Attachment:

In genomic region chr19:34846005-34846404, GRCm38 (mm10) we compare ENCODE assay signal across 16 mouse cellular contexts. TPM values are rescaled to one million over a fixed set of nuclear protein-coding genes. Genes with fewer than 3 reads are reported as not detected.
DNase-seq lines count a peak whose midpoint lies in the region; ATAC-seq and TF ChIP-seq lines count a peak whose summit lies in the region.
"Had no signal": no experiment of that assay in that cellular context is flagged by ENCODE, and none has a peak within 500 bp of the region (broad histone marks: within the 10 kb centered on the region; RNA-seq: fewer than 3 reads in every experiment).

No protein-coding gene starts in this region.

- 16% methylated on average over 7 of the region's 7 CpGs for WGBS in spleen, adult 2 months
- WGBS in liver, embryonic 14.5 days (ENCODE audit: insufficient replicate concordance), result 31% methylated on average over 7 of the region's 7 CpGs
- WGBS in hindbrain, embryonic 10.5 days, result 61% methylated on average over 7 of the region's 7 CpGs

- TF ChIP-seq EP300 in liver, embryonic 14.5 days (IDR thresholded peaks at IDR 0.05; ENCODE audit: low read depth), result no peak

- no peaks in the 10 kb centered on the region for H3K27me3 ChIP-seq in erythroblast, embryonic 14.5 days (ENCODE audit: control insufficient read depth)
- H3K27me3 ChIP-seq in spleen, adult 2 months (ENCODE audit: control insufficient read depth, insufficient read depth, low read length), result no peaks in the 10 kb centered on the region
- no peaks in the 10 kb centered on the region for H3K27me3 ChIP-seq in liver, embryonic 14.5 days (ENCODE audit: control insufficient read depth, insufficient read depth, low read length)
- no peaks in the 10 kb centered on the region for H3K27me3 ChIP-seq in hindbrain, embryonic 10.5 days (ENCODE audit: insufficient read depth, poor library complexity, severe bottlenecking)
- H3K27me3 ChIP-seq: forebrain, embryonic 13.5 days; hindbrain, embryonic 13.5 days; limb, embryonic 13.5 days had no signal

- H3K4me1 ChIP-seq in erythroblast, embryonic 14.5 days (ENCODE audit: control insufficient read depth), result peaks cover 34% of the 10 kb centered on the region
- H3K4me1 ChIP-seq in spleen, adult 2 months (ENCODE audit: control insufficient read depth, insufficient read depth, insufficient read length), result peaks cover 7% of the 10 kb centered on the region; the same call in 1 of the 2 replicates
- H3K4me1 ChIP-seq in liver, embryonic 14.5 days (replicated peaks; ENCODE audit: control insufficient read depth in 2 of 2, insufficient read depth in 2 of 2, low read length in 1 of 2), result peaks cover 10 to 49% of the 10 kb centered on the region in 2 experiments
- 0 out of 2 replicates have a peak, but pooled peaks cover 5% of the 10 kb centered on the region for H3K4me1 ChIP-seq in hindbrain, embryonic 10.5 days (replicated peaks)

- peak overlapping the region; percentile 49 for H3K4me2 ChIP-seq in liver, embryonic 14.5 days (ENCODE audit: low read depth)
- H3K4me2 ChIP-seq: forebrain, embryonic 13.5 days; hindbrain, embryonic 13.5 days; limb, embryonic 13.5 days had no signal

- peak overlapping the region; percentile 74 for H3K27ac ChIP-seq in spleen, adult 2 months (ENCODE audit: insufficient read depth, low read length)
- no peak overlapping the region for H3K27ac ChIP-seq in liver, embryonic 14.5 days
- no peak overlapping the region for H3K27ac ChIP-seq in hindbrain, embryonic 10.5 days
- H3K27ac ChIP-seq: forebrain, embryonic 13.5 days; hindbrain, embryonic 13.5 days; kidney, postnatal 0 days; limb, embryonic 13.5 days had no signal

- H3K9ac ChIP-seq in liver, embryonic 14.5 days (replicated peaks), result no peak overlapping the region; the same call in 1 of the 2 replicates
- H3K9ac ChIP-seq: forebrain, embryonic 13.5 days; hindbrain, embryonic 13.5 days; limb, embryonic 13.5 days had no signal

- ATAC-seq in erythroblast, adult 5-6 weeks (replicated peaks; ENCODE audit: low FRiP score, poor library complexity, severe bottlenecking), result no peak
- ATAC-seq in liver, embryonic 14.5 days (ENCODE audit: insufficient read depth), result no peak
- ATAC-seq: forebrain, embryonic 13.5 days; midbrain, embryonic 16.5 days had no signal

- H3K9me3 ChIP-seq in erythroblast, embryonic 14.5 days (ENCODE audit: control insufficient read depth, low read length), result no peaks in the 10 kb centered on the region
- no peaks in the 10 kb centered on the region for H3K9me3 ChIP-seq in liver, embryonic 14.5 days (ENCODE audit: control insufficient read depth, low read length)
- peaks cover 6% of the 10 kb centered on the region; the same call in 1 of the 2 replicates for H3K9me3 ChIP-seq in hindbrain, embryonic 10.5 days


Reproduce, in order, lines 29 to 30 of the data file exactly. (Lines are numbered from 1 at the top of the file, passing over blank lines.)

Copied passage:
- H3K9me3 ChIP-seq in erythroblast, embryonic 14.5 days (ENCODE audit: control insufficient read depth, low read length), result no peaks in the 10 kb centered on the region
- no peaks in the 10 kb centered on the region for H3K9me3 ChIP-seq in liver, embryonic 14.5 days (ENCODE audit: control insufficient read depth, low read length)